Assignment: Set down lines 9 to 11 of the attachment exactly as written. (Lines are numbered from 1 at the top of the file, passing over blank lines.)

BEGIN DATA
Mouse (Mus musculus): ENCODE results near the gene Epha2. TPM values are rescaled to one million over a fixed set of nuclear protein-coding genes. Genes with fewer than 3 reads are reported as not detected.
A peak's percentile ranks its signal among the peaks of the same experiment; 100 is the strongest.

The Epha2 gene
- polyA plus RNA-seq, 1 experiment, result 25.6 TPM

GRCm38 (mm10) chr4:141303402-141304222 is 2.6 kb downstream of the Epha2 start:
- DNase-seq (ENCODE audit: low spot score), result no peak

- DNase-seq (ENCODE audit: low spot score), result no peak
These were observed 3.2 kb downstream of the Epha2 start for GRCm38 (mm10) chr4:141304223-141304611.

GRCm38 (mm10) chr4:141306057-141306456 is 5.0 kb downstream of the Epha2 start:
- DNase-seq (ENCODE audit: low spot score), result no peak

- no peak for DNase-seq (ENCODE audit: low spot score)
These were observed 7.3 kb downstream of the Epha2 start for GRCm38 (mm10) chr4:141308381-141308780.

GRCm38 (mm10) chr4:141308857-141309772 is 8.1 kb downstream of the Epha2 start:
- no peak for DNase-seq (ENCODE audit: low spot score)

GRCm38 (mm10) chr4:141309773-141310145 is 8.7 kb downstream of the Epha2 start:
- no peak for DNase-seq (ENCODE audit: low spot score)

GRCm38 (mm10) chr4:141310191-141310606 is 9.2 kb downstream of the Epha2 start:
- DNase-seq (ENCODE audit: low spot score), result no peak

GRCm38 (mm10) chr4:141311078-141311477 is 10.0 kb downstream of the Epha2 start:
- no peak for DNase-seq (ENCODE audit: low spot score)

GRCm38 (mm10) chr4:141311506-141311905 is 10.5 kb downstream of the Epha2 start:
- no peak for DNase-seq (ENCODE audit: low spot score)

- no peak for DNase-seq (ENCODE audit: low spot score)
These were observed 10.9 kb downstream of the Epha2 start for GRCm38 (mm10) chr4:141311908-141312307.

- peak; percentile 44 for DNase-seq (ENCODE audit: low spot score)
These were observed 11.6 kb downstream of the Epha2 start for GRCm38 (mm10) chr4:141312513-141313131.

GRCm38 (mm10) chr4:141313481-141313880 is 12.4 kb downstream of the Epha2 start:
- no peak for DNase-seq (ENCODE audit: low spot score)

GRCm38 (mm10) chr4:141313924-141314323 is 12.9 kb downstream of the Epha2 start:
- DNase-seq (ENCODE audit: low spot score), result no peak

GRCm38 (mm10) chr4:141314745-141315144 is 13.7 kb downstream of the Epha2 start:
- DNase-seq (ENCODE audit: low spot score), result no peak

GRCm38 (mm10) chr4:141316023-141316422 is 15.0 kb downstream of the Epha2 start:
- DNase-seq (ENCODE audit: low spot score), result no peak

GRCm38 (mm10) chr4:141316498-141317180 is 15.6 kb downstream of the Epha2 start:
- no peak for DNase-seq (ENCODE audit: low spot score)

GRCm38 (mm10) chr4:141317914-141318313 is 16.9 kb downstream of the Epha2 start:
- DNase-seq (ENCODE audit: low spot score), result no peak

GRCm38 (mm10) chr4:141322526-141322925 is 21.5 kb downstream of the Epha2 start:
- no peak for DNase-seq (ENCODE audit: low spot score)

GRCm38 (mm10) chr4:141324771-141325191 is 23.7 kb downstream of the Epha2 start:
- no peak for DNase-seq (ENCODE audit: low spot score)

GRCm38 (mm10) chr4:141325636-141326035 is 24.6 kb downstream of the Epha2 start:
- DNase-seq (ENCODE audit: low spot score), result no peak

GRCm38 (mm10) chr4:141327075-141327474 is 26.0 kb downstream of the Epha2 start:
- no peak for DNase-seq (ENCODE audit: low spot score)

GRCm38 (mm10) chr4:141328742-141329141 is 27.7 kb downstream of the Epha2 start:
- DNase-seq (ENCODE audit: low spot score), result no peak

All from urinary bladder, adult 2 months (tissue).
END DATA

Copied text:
GRCm38 (mm10) chr4:141306057-141306456 is 5.0 kb downstream of the Epha2 start:
- DNase-seq (ENCODE audit: low spot score), result no peak

- no peak for DNase-seq (ENCODE audit: low spot score)